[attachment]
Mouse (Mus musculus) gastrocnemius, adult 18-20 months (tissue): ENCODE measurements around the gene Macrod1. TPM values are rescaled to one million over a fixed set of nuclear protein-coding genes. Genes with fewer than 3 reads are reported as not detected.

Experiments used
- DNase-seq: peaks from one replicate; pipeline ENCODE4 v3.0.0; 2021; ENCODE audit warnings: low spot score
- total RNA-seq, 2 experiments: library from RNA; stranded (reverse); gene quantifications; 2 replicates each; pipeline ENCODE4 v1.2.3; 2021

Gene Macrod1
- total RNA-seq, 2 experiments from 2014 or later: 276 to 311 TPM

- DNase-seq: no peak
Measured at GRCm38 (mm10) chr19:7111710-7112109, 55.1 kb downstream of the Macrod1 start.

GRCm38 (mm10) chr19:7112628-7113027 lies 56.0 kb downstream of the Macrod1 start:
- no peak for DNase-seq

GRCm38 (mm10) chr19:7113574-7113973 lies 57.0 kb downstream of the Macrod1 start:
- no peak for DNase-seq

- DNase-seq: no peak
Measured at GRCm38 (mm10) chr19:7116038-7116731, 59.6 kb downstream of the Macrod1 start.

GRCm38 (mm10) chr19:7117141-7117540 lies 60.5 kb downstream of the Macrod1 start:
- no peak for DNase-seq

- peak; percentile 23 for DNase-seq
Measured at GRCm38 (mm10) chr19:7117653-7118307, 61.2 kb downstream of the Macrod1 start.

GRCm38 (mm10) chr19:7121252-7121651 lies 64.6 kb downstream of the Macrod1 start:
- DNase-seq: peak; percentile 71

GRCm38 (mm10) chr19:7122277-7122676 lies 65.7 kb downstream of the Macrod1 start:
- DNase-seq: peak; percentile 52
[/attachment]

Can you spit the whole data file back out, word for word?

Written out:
Mouse (Mus musculus) gastrocnemius, adult 18-20 months (tissue): ENCODE measurements around the gene Macrod1. TPM values are rescaled to one million over a fixed set of nuclear protein-coding genes. Genes with fewer than 3 reads are reported as not detected.

Experiments used
- DNase-seq: peaks from one replicate; pipeline ENCODE4 v3.0.0; 2021; ENCODE audit warnings: low spot score
- total RNA-seq, 2 experiments: library from RNA; stranded (reverse); gene quantifications; 2 replicates each; pipeline ENCODE4 v1.2.3; 2021

Gene Macrod1
- total RNA-seq, 2 experiments from 2014 or later: 276 to 311 TPM

- DNase-seq: no peak
Measured at GRCm38 (mm10) chr19:7111710-7112109, 55.1 kb downstream of the Macrod1 start.

GRCm38 (mm10) chr19:7112628-7113027 lies 56.0 kb downstream of the Macrod1 start:
- no peak for DNase-seq

GRCm38 (mm10) chr19:7113574-7113973 lies 57.0 kb downstream of the Macrod1 start:
- no peak for DNase-seq

- DNase-seq: no peak
Measured at GRCm38 (mm10) chr19:7116038-7116731, 59.6 kb downstream of the Macrod1 start.

GRCm38 (mm10) chr19:7117141-7117540 lies 60.5 kb downstream of the Macrod1 start:
- no peak for DNase-seq

- peak; percentile 23 for DNase-seq
Measured at GRCm38 (mm10) chr19:7117653-7118307, 61.2 kb downstream of the Macrod1 start.

GRCm38 (mm10) chr19:7121252-7121651 lies 64.6 kb downstream of the Macrod1 start:
- DNase-seq: peak; percentile 71

GRCm38 (mm10) chr19:7122277-7122676 lies 65.7 kb downstream of the Macrod1 start:
- DNase-seq: peak; percentile 52